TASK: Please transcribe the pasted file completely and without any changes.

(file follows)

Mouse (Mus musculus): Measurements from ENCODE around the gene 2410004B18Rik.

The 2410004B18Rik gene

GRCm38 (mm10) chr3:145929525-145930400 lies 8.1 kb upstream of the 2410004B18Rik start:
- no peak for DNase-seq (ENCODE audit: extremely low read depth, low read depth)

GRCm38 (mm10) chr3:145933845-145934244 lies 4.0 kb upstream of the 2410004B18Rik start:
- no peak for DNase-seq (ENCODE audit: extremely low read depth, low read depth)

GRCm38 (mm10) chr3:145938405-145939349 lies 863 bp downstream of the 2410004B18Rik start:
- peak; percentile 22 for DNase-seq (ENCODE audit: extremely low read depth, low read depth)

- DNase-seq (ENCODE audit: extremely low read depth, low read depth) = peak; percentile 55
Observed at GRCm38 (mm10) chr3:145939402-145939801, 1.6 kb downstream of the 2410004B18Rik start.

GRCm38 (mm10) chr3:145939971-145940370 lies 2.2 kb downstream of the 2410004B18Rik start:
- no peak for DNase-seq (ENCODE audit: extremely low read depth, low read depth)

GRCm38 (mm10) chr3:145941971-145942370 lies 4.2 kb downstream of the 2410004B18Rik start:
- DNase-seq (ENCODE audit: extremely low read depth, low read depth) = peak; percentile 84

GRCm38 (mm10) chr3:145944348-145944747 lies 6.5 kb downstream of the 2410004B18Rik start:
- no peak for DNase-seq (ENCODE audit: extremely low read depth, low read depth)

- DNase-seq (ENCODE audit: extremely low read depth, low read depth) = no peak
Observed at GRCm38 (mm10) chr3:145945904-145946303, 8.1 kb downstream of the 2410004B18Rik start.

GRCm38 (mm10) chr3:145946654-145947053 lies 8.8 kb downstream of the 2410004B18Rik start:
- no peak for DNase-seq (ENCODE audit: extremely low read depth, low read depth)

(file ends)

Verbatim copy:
Mouse (Mus musculus): Measurements from ENCODE around the gene 2410004B18Rik.

The 2410004B18Rik gene

GRCm38 (mm10) chr3:145929525-145930400 lies 8.1 kb upstream of the 2410004B18Rik start:
- no peak for DNase-seq (ENCODE audit: extremely low read depth, low read depth)

GRCm38 (mm10) chr3:145933845-145934244 lies 4.0 kb upstream of the 2410004B18Rik start:
- no peak for DNase-seq (ENCODE audit: extremely low read depth, low read depth)

GRCm38 (mm10) chr3:145938405-145939349 lies 863 bp downstream of the 2410004B18Rik start:
- peak; percentile 22 for DNase-seq (ENCODE audit: extremely low read depth, low read depth)

- DNase-seq (ENCODE audit: extremely low read depth, low read depth) = peak; percentile 55
Observed at GRCm38 (mm10) chr3:145939402-145939801, 1.6 kb downstream of the 2410004B18Rik start.

GRCm38 (mm10) chr3:145939971-145940370 lies 2.2 kb downstream of the 2410004B18Rik start:
- no peak for DNase-seq (ENCODE audit: extremely low read depth, low read depth)

GRCm38 (mm10) chr3:145941971-145942370 lies 4.2 kb downstream of the 2410004B18Rik start:
- DNase-seq (ENCODE audit: extremely low read depth, low read depth) = peak; percentile 84

GRCm38 (mm10) chr3:145944348-145944747 lies 6.5 kb downstream of the 2410004B18Rik start:
- no peak for DNase-seq (ENCODE audit: extremely low read depth, low read depth)

- DNase-seq (ENCODE audit: extremely low read depth, low read depth) = no peak
Observed at GRCm38 (mm10) chr3:145945904-145946303, 8.1 kb downstream of the 2410004B18Rik start.

GRCm38 (mm10) chr3:145946654-145947053 lies 8.8 kb downstream of the 2410004B18Rik start:
- no peak for DNase-seq (ENCODE audit: extremely low read depth, low read depth)